Group projects are atrocious.
Back in elementary school, group projects were fun and usually involved coloring or planting seeds. Then middle school showed up and you started realizing your fellow classmates aren’t holding up their end of the bargain, but it’s fine because it’s middle school and none of it really matters.
HIGH SCHOOL. Fucking high school. The true colors of group projects showed and it was all the fucking ugly colors, like brown and black smudged yellow. These were the four years when you figured out that people are total shits and you’d rather do the damn thing yourself than allow their piece of crap work to get handed in and suffer the horrible grade.
Nope. You’d rather let them get an A while they lounge back in their desk with their book open to the absolute wrong page because you refuse to let them touch anything. You rationalized it as gaining karma, so it’s okay.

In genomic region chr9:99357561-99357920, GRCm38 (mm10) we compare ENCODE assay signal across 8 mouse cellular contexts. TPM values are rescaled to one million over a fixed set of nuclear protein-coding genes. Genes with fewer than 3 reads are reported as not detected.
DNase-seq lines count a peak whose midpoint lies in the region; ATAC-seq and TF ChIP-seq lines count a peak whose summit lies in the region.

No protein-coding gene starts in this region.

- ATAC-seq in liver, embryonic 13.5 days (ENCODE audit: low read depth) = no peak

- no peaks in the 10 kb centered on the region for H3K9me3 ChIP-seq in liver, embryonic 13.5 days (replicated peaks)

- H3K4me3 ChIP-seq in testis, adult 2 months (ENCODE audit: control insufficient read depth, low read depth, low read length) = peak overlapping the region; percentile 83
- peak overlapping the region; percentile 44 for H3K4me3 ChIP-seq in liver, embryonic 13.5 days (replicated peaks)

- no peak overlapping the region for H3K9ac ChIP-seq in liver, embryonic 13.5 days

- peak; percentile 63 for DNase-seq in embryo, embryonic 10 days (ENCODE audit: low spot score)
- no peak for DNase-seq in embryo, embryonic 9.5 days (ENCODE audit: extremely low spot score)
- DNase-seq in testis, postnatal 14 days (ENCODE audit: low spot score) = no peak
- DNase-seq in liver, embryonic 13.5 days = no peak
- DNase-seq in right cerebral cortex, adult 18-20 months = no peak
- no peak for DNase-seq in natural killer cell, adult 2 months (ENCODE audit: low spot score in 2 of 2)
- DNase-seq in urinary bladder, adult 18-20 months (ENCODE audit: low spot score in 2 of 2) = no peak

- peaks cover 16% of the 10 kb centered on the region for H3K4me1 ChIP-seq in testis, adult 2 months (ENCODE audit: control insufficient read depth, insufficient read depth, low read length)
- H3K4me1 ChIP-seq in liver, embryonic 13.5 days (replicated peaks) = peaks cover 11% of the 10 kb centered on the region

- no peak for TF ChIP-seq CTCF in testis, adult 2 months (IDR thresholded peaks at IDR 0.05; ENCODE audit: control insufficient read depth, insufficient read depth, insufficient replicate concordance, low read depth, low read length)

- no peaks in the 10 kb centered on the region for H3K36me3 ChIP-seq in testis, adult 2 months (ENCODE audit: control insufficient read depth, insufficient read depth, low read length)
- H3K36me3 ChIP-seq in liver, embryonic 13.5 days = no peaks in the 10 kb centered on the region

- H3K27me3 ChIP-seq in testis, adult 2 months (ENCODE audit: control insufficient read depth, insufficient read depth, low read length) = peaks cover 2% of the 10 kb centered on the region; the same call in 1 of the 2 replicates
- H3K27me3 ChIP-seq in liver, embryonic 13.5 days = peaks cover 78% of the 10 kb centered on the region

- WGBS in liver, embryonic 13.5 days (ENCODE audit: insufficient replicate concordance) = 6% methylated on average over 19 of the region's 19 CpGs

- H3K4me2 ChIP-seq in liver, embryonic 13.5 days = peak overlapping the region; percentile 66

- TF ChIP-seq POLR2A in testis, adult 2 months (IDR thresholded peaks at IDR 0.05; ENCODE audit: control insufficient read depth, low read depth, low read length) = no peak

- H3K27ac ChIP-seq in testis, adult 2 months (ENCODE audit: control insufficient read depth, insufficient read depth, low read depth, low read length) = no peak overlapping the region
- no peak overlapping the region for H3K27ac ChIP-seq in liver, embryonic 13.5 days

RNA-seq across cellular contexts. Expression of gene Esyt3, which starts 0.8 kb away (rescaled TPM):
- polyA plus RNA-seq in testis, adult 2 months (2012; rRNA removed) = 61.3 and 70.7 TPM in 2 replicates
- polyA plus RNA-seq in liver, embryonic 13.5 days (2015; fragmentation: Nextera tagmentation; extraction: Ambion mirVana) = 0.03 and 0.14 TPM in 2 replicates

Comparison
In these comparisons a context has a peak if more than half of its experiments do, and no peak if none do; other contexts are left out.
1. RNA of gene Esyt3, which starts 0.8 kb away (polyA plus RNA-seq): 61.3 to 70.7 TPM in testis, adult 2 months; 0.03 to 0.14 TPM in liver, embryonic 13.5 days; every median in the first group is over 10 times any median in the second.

Once you realized who’s a piece of shit and who got their shit done (regardless, there’s so much shit), you started eyeballing who you’d want in your next group project. Only three people? PERFECT. Screw the fourth slot, you knew your group was the shit and would rock the socks off your teacher. It’s like the new Natural Selection: weed out the lazy assholes and recruit all the geeks.
Then in college, group projects became second nature. Lesson learned. As long as you had one or two other confident, kickass group members, you were golden. Plus, the driven students gravitated toward each other like a dollar to a G-string. Do better than a B on all assignments, and they would come.
Luckily, the real world is so much better than school group projects because everyone is afraid they’ll lose their job. In school, you might fail a class, but with your job, you’d fail at life. It’s the best incentive to always do well.